Thoreau was concerned that modern life in the 1840s was depriving people of opportunities to gain wisdom and knowledge. He believed the new industrial era forced people into mindless work and deprived them of understanding life's essence.
"I went to the woods because I wished to live deliberately, to front only the essential facts of life, and see if I could not learn what it had to teach, and not, when I came to die, discover that I had not lived."
To Thoreau, most people led "lives of quiet desperation" preoccupied with accumulating money and possessions, rather than focusing on what truly mattered. He saw this as "a fool's life" devoid of meaning.
Part of the problem was people were too busy working to read classic literature, which Thoreau believed provided invaluable lessons. He particularly cherished Homer's Iliad as a source of wisdom and comfort.
"Books are the treasured wealth of the world and the fit inheritance of generations and nations."
Thoreau moved to Walden Pond to show an alternative to modern drudgery was possible.
At Walden, Thoreau pared life down to four essentials -- food, shelter, clothing and fuel. He grew his own food and built his own house and shed. Though still work, it was satisfying and allowed him to sustain himself so he could think freely, unburdened by modern pressures.
Building his own home (although he had the help of a few friends) and gardening was worthwhile to Thoreau beyond its practicality. It allowed Thoreau to gain satisfying direct first-hand experience and knowledge. Through this experience, Thoreau gained new appreciation for how Native Americans used simple, functional housing like wigwams that were easy to construct and weather-resistant. This contrasted with overpriced garish American houses that favor status over function.
The little home (10' x 15') provided the perfect vantage point to observe nature around him. He delighted in listening to the wildlife like the joyful songs of birds building nests in the trees, the squirrels on the roof, and the hares scurrying below the floorboards. Thoreau found nature's music an antidote to solitude. He felt content and enjoyed the intimate sensory experience.
"I find it wholesome to be alone the greater part of the time. To be in company, even with the best, is soon wearisome and dissipating. I love to be alone. I never found the companion that was so companionable as solitude."
Thoreau wasn't completely alone during his time at Walden. He often visited Concord, a nearby town, to buy and sell goods. He also had visitors, from writer and philosopher friends curious about his experiment to a Canadian lumberjack and his dog who passed by Thoreau's cabin each morning.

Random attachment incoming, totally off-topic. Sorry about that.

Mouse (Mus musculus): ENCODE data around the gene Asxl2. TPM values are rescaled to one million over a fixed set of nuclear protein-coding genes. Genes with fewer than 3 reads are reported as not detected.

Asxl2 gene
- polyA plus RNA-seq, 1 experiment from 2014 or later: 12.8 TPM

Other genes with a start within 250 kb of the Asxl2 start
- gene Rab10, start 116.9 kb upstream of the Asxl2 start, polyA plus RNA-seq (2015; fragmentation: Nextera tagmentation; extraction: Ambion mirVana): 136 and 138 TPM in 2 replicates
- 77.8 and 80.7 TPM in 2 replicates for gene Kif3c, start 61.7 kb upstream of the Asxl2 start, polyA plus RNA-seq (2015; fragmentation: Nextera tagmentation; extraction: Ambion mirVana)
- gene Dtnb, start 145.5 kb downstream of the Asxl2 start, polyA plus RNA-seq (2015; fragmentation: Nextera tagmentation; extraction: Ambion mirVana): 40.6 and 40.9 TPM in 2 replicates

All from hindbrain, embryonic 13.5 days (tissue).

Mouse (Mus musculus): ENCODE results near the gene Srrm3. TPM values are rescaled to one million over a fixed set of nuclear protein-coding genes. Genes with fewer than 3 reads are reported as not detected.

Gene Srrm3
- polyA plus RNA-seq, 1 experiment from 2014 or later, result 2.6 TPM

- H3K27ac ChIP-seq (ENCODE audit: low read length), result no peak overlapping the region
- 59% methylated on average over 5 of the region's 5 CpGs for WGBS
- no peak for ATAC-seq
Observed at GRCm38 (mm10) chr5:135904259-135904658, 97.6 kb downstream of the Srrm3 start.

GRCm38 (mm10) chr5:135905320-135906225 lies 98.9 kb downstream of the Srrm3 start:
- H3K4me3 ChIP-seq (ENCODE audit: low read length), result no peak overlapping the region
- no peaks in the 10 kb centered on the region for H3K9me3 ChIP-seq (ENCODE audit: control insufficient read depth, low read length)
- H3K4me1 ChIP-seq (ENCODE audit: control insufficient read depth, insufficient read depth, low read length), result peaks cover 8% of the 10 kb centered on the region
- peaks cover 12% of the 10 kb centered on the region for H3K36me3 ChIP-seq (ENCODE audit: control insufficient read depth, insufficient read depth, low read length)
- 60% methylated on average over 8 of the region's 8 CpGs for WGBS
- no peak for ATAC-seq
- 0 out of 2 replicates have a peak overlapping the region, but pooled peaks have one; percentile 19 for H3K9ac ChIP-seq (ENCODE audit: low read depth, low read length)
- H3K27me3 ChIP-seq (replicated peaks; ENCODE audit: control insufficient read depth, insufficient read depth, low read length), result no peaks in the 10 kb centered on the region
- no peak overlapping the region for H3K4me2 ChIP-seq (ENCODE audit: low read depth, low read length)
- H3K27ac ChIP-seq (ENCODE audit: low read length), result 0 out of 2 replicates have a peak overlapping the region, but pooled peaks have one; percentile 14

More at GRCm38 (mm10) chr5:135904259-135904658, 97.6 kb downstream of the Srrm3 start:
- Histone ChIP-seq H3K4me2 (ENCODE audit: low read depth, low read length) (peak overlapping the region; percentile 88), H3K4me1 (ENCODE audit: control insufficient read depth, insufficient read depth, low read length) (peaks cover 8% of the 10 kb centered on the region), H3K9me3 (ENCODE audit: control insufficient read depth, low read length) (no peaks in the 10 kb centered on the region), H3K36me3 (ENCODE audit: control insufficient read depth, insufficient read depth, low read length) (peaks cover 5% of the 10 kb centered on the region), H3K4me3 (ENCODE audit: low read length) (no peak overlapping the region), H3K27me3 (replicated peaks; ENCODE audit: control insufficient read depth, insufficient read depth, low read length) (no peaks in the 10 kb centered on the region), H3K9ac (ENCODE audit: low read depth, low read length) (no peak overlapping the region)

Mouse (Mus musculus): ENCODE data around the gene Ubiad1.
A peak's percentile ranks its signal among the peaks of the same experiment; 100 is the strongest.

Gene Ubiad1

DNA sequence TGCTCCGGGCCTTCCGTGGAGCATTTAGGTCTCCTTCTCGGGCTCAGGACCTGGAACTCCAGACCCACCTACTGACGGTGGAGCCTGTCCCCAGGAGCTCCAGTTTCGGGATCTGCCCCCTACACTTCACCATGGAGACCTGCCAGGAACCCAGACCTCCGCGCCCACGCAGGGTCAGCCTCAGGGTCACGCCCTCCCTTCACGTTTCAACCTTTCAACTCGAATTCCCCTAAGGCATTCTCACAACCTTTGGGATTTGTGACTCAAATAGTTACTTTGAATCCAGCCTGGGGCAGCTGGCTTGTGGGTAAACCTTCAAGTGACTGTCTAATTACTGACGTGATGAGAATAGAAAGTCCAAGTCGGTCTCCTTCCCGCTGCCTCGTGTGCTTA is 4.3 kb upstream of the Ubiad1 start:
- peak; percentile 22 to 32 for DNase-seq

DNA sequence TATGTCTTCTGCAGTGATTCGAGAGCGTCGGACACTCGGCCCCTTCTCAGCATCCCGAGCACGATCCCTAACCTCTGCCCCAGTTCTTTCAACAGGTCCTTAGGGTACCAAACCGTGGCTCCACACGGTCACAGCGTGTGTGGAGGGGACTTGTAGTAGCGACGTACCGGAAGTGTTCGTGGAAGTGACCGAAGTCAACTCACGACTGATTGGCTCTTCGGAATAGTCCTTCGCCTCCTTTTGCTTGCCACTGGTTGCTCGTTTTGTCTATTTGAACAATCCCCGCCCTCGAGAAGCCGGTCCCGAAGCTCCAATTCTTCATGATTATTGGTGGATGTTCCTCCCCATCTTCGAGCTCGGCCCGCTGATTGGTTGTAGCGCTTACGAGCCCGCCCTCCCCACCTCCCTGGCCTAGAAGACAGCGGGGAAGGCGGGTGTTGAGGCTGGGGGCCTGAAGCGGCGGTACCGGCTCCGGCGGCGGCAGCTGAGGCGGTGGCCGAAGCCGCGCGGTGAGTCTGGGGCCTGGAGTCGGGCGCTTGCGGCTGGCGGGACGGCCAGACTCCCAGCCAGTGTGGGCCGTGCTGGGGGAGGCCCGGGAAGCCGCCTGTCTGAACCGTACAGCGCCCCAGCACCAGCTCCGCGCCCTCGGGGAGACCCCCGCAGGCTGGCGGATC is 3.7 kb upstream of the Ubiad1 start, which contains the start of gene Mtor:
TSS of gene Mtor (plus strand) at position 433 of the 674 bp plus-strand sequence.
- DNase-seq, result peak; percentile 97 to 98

Thoreau became friends with many wildlife animals -- otters, raccoons, wild cats, birds, squirrels, and mice that would run up his leg to get food on the dinner table.
Winter posed significant challenges for Thoreau at Walden. When snow blanketed the ground and the pond froze over, living conditions became harder. Thoreau hurried to finish his chimney and insulate his walls before the harshest weather arrived. Procuring drinking water required chopping through the pond's thick ice. Finding adequate firewood was a constant preoccupation. Fortunately, the dead, soaked logs he dragged from the frozen lake proved excellent fuel, burning slowly and intensely from all the trapped steam.
After surviving winter's trials, spring's arrival was Thoreau's great reward. Seeing and hearing the ice melt and crack, welcoming back the sounds of different animals -- spring's dramatic transition from dormancy to vibrancy offered a revitalizing testimony to life's resilience. Thoreau felt tangibly connected to the living forest in a way the city obscured.
After two years at Walden Pond, Thoreau departed and concluded that:
Simplifying life removes complications, allowing one to live at "a higher order".
Seeking truth is far more rewarding than obtaining things. "Rather than love, than money, than fame, give me truth."
Materialism and modern novelty distract from fulfillment -- what satisfies the soul doesn't cost money.
"A man is rich in proportion to the number of things which he can afford to let alone."
"I learned this, at least, by my experiment: that if one advances confidently in the direction of his dreams, and endeavors to live the life which he has imagined, he will meet with a success unexpected in common hours."